A treasure arrived in our area today, a very welcome sun! We’re going outside for a leprechaun walk looking for green. Maybe we’ll see one.
A leprechaun walk looking for green is a sort of treasure hunt. For younger kids, it may be enough fun just to be outside and occasionally notice something green. Older kids may enjoy taking a paper to make a list of all the green things they find.
What’s outside that’s green? In our area, the grass is showing green. Unfortunately, there are quite a few green weeds poking up in the rocks in the beds. There are some green bushes and a couple of houses. We couldn’t see any green cars at all. At the intersection down the hill, the light was sometimes green.
Noticing colors seems like an ordinary, mundane activity. It might look that way, but it is really challenging for brains. Some information on-line states the human eye can distinguish about 7 to 10 million different colors. That’s a staggering number for kids to be able to match any color to its right name. There may not be many words for all these colors for kids to learn, but figuring out which ones belong to which name is an enormous task. Picking things that are green can be lots of brain exercise. There will be many variations on the color itself, and many different items that will be green. This is true for every single other color too.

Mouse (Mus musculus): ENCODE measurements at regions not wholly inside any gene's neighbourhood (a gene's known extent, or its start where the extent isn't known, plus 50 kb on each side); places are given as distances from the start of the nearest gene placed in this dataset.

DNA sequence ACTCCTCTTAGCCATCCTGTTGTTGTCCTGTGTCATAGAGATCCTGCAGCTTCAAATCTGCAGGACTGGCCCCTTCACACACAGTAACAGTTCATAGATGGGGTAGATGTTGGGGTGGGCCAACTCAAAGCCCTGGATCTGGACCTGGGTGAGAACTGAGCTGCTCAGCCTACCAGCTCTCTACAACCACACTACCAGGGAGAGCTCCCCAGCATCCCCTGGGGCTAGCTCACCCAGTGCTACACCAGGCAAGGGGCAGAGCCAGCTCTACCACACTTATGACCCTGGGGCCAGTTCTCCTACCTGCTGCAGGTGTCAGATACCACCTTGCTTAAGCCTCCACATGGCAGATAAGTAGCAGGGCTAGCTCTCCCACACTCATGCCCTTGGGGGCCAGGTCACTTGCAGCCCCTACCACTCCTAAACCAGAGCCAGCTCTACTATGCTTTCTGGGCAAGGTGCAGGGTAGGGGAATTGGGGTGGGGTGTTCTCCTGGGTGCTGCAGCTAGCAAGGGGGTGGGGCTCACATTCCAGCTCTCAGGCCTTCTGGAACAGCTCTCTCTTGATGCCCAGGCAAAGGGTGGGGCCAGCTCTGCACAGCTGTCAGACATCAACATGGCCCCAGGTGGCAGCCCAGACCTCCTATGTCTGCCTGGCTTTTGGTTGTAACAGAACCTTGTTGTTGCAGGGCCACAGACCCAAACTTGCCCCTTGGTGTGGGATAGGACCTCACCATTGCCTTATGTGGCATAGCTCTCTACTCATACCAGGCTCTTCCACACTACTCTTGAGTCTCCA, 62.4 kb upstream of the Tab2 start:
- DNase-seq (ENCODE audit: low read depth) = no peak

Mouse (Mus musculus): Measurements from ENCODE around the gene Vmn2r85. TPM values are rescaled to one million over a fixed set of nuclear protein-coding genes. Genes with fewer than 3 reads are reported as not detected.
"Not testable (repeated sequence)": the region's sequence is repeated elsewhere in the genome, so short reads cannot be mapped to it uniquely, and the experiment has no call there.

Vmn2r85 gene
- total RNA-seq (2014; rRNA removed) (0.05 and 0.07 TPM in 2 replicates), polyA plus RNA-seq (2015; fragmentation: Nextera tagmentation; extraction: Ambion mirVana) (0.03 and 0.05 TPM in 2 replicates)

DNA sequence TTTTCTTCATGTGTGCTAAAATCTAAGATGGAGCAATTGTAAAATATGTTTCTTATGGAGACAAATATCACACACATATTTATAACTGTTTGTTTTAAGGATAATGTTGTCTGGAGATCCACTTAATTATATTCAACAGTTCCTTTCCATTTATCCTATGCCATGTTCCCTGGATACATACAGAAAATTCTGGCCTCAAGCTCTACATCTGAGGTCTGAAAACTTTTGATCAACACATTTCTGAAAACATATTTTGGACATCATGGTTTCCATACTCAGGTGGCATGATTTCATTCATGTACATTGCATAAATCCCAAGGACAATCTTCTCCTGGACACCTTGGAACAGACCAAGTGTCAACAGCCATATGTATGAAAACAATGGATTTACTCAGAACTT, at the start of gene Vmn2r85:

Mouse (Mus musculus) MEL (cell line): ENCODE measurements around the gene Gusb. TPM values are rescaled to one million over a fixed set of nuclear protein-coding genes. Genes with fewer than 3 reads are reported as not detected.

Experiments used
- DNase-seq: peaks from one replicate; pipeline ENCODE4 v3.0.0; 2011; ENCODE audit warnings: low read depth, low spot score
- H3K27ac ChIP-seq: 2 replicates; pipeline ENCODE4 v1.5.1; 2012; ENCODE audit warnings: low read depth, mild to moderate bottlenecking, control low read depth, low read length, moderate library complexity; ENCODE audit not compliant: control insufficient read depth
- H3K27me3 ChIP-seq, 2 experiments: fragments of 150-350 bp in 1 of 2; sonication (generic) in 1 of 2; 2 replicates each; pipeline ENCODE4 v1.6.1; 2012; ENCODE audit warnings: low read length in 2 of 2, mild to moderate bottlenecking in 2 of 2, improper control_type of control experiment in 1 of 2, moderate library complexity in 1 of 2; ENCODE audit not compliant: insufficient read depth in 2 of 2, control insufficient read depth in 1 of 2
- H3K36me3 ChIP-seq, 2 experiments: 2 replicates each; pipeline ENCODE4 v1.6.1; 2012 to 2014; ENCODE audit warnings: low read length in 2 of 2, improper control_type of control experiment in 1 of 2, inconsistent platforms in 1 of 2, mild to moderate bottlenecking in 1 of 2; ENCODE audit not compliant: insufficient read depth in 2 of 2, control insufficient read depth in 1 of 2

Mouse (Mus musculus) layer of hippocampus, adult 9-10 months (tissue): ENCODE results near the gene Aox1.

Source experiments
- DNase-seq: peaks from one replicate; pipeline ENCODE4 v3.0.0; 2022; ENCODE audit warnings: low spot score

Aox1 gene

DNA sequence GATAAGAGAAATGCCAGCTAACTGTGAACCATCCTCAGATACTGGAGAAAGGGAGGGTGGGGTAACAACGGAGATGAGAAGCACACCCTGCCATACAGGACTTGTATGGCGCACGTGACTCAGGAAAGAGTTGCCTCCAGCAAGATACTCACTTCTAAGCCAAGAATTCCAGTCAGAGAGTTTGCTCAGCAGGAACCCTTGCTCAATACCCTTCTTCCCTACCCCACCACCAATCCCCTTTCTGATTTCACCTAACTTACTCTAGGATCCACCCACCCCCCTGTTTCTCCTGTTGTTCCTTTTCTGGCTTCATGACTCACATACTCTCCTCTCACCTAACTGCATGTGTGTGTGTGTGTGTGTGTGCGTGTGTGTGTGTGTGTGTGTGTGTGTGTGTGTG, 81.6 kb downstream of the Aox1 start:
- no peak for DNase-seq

When you are out with your child, you can ask questions such as, “Is that car green?” The likely response will be no because there are so few. Other questions like, “Is the grass green?” will have a yes answer. These answers will give you an indication of how your child is doing matching colors to names. If your child isn’t there yet, you can ask what’s green and find items yourself. Learning colors is very complicated. It takes time and lots of color experiences. Of course, fun makes it easier.
Today is also our garbage pick-up. Little Sister noticed before anyone else that the trash can is green. While adults know the names of colors, we often don’t notice things that are obvious and ordinary. Sometimes, kids’ eyes see more than ours. What does your child see on a leprechaun walk to look for green?
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